The Dodgers inquired about Mark Teixeira and CC Sabathia

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Because we didn’t already think the Dodgers were crazy enough, Joel Sherman reports today that they asked the Yankees about Mark Teixeira and CC Sabathia.

This was all part of a plan in which they basically called everyone asking if they wanted to unload their albatross contracts. Because apparently now, trading for highly inefficient contracts is the new inefficiency:

But it also is what led to a phone conversation with the Yankees about Sabathia (four years at $99 million left after this season) and Teixeira (four years, $90 million left after this season). The Yanks told Dodgers executives they had no interest in moving either.

The Yankees would be insane to let Sabathia go, but if you’re Brian Cashman, man, don’t you put Teixeira on waivers, let the Dodgers claim him and then just let him go?  I mean, he’s probably got a couple of rebound seasons left in him, but I’d be shocked if he had even one season worth anything close to the $22.5 million he’s owed for each of the next four years, let alone four of them.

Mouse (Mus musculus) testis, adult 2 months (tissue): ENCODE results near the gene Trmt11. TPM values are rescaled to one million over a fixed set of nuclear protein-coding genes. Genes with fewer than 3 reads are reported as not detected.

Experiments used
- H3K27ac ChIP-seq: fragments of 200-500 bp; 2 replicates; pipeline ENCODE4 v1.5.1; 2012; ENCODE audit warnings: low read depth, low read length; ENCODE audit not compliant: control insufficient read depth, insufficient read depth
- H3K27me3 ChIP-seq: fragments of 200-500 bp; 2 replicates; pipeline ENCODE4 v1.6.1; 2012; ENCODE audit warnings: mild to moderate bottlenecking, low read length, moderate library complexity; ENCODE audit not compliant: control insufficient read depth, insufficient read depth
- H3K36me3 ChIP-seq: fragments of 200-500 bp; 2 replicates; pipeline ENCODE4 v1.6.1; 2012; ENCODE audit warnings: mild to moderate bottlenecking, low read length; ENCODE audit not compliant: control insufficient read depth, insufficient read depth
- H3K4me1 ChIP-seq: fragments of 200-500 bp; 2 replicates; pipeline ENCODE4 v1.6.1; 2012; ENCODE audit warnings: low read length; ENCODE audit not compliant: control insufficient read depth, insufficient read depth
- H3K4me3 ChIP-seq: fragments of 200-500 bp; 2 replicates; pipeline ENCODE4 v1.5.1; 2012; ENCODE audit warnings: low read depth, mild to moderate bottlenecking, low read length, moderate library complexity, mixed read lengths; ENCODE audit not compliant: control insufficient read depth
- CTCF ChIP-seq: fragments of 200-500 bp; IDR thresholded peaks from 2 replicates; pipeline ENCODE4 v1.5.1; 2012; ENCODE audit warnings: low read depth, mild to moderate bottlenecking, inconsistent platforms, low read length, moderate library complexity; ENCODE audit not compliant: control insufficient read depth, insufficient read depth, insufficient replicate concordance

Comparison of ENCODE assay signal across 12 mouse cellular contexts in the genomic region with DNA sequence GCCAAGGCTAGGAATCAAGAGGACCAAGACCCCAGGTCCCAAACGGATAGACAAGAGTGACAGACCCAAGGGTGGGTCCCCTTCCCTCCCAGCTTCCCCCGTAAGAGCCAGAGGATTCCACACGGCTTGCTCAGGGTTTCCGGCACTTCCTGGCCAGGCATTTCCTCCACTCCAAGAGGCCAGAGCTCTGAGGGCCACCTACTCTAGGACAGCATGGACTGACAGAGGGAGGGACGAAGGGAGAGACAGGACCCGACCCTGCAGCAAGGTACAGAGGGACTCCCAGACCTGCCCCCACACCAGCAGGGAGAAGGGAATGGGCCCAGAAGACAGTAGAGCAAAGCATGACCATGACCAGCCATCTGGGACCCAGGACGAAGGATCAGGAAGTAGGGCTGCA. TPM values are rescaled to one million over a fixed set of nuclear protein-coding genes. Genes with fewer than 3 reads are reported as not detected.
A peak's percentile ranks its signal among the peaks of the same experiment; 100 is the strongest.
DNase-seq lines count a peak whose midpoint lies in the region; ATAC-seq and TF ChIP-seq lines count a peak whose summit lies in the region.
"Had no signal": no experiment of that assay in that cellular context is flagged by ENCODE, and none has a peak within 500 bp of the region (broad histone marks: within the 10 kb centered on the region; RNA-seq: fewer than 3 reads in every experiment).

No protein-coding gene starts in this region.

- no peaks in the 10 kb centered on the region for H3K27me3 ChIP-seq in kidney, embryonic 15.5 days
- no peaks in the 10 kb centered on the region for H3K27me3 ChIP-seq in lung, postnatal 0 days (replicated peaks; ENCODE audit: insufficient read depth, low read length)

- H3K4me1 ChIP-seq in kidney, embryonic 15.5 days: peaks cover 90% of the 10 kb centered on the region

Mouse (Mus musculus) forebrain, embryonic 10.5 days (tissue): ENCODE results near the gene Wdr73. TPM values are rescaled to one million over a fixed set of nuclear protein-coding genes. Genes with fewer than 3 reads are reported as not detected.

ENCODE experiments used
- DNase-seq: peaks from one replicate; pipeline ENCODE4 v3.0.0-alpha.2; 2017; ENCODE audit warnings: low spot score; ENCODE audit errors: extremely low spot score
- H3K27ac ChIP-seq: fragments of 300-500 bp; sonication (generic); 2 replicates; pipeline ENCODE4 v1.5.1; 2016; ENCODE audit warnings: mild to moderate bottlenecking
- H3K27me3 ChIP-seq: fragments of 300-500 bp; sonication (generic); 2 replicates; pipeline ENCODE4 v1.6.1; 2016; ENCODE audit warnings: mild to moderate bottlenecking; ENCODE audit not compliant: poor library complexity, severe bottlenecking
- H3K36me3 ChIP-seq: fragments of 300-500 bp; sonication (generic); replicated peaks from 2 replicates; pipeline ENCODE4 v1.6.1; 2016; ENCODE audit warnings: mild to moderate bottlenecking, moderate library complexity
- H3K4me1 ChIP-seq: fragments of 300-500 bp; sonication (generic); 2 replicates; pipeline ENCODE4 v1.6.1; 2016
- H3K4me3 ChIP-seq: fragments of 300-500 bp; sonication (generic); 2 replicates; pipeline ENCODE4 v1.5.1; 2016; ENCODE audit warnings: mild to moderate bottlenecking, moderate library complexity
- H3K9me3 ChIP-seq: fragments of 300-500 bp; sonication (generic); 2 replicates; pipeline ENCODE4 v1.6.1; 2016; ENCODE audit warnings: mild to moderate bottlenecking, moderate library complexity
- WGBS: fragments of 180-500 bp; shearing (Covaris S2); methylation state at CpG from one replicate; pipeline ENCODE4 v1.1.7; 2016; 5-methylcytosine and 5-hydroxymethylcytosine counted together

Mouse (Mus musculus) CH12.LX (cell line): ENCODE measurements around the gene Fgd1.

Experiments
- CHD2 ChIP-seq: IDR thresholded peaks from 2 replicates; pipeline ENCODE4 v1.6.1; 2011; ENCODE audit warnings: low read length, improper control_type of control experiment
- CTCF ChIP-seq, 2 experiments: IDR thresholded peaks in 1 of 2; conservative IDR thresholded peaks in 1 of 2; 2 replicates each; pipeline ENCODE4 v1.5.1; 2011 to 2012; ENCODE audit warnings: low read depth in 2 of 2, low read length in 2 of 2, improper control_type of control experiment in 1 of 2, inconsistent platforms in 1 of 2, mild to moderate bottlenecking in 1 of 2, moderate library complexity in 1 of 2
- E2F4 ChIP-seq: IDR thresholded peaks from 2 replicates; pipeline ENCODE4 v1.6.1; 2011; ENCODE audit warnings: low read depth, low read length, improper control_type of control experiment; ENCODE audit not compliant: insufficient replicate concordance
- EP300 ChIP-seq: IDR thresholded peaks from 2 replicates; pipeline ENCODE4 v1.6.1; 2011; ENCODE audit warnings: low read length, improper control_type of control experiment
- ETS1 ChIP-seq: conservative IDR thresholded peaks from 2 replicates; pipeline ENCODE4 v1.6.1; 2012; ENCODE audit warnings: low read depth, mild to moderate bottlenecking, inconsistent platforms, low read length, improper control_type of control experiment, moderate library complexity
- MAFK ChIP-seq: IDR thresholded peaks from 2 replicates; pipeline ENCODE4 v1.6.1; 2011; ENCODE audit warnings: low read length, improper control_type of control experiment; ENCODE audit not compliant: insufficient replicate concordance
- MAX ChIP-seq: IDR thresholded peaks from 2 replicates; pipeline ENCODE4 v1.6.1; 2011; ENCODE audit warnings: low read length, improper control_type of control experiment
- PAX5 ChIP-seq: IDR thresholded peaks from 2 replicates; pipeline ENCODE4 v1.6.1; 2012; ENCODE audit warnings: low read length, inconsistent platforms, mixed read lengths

As for the Dodgers, I guess you can’t get anything you want if you don’t ask for it. Why contracts like the ones they’re taking on and asking about are something they want, however, are another question.

Phillies, Jake Arrieta having a “dialogue”

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No, not like a Socratic dialogue, in which each side, in a mostly cooperative, but intellectually confrontational manner interrogate one another as a means of testing assertions and finding truths, though that would be an AMAZING thing for baseball players and teams to do. Rather, low-level talks about possible interest in Jake Arrieta, baseball free agent.

Arrieta is probably the top free agent still available, now that Yu Darvish, J.D. Martinez and Eric Hosmer have signed. Philly has money — it’s a big market — and could use a pitcher, but Jon Heyman, who, much like Plato did for Socrates, reported the dialogue, says they’re not looking to go long term with anyone.

It may make sense for Arrieta to take a so-called “pillow contract” and come back on the market in a year, but if he’s willing to accept a one-year deal, there are a lot of teams other than Philly who may offer one, and you’d have to figure Arrieta would prefer to pitch for a team more likely to contend.

Dialogues are cool, though. You should go have one over lunch.